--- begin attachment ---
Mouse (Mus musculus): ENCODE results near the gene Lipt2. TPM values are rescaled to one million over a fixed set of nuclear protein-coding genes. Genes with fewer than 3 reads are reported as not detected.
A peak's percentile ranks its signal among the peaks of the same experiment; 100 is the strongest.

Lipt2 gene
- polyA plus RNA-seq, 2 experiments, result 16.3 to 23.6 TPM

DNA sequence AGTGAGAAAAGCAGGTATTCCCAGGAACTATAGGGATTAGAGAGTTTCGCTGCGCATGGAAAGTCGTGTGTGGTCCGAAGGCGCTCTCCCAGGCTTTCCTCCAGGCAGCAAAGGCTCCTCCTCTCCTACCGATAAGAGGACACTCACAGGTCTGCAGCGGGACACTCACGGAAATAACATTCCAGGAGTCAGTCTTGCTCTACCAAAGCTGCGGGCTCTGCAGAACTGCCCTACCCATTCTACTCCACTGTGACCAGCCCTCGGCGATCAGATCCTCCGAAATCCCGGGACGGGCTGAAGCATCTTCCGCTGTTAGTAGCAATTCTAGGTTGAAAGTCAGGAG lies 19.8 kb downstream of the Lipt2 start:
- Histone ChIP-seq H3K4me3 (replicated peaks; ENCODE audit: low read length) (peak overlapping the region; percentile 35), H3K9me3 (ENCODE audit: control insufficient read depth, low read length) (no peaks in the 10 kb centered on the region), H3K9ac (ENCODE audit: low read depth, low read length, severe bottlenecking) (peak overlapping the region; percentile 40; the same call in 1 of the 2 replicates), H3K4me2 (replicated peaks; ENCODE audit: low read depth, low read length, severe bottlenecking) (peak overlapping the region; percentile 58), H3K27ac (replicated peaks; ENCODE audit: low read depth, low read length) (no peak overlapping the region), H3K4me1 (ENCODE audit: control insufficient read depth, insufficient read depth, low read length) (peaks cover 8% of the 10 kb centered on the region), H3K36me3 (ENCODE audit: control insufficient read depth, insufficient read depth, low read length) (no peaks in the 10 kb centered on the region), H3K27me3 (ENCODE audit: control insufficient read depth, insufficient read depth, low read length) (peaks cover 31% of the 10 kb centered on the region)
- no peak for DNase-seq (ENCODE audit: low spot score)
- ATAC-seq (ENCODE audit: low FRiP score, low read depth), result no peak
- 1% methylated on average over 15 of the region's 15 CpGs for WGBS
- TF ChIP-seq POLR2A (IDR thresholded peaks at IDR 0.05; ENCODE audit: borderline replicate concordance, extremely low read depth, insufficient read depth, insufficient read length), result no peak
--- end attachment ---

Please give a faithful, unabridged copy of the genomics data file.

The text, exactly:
Mouse (Mus musculus): ENCODE results near the gene Lipt2. TPM values are rescaled to one million over a fixed set of nuclear protein-coding genes. Genes with fewer than 3 reads are reported as not detected.
A peak's percentile ranks its signal among the peaks of the same experiment; 100 is the strongest.

Lipt2 gene
- polyA plus RNA-seq, 2 experiments, result 16.3 to 23.6 TPM

DNA sequence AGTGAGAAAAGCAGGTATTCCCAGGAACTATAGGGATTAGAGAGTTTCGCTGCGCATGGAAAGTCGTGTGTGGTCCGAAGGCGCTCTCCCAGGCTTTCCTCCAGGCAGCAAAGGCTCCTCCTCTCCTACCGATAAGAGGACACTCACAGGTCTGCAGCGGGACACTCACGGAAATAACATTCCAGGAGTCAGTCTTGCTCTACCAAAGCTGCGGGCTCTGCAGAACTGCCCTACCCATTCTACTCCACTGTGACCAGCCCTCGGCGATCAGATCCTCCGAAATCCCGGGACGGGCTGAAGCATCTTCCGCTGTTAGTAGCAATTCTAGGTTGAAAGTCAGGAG lies 19.8 kb downstream of the Lipt2 start:
- Histone ChIP-seq H3K4me3 (replicated peaks; ENCODE audit: low read length) (peak overlapping the region; percentile 35), H3K9me3 (ENCODE audit: control insufficient read depth, low read length) (no peaks in the 10 kb centered on the region), H3K9ac (ENCODE audit: low read depth, low read length, severe bottlenecking) (peak overlapping the region; percentile 40; the same call in 1 of the 2 replicates), H3K4me2 (replicated peaks; ENCODE audit: low read depth, low read length, severe bottlenecking) (peak overlapping the region; percentile 58), H3K27ac (replicated peaks; ENCODE audit: low read depth, low read length) (no peak overlapping the region), H3K4me1 (ENCODE audit: control insufficient read depth, insufficient read depth, low read length) (peaks cover 8% of the 10 kb centered on the region), H3K36me3 (ENCODE audit: control insufficient read depth, insufficient read depth, low read length) (no peaks in the 10 kb centered on the region), H3K27me3 (ENCODE audit: control insufficient read depth, insufficient read depth, low read length) (peaks cover 31% of the 10 kb centered on the region)
- no peak for DNase-seq (ENCODE audit: low spot score)
- ATAC-seq (ENCODE audit: low FRiP score, low read depth), result no peak
- 1% methylated on average over 15 of the region's 15 CpGs for WGBS
- TF ChIP-seq POLR2A (IDR thresholded peaks at IDR 0.05; ENCODE audit: borderline replicate concordance, extremely low read depth, insufficient read depth, insufficient read length), result no peak